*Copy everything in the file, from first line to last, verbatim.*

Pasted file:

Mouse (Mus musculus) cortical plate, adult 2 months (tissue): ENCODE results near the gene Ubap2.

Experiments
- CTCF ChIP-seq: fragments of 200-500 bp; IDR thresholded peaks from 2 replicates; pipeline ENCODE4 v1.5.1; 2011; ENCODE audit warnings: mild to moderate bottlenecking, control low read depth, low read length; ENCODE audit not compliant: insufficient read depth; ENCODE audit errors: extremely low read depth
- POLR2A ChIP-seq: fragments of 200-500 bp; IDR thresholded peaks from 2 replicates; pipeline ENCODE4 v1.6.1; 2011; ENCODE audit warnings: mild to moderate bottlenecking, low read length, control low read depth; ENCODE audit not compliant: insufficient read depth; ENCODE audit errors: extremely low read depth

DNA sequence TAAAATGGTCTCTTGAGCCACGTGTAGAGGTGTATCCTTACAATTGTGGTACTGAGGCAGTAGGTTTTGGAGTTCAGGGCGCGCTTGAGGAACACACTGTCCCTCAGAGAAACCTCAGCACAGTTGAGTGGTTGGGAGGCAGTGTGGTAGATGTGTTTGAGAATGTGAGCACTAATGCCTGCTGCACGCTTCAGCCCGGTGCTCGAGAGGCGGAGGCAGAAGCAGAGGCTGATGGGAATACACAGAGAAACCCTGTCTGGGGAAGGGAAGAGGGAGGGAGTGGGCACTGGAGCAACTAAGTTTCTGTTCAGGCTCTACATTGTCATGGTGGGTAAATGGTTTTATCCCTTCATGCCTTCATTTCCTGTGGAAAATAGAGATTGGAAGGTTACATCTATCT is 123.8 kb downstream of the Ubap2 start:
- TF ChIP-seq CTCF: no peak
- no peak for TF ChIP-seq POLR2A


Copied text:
Mouse (Mus musculus) cortical plate, adult 2 months (tissue): ENCODE results near the gene Ubap2.

Experiments
- CTCF ChIP-seq: fragments of 200-500 bp; IDR thresholded peaks from 2 replicates; pipeline ENCODE4 v1.5.1; 2011; ENCODE audit warnings: mild to moderate bottlenecking, control low read depth, low read length; ENCODE audit not compliant: insufficient read depth; ENCODE audit errors: extremely low read depth
- POLR2A ChIP-seq: fragments of 200-500 bp; IDR thresholded peaks from 2 replicates; pipeline ENCODE4 v1.6.1; 2011; ENCODE audit warnings: mild to moderate bottlenecking, low read length, control low read depth; ENCODE audit not compliant: insufficient read depth; ENCODE audit errors: extremely low read depth

DNA sequence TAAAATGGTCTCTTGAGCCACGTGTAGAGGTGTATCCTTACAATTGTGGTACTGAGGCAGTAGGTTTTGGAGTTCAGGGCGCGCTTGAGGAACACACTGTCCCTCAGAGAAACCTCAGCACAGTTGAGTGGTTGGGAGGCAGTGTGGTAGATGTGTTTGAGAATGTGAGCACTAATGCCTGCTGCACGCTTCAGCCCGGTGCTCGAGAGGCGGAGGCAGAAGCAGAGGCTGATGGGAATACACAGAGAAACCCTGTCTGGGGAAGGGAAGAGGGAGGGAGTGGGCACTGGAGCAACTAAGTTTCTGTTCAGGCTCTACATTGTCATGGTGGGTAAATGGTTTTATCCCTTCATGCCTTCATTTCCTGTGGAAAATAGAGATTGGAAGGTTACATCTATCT is 123.8 kb downstream of the Ubap2 start:
- TF ChIP-seq CTCF: no peak
- no peak for TF ChIP-seq POLR2A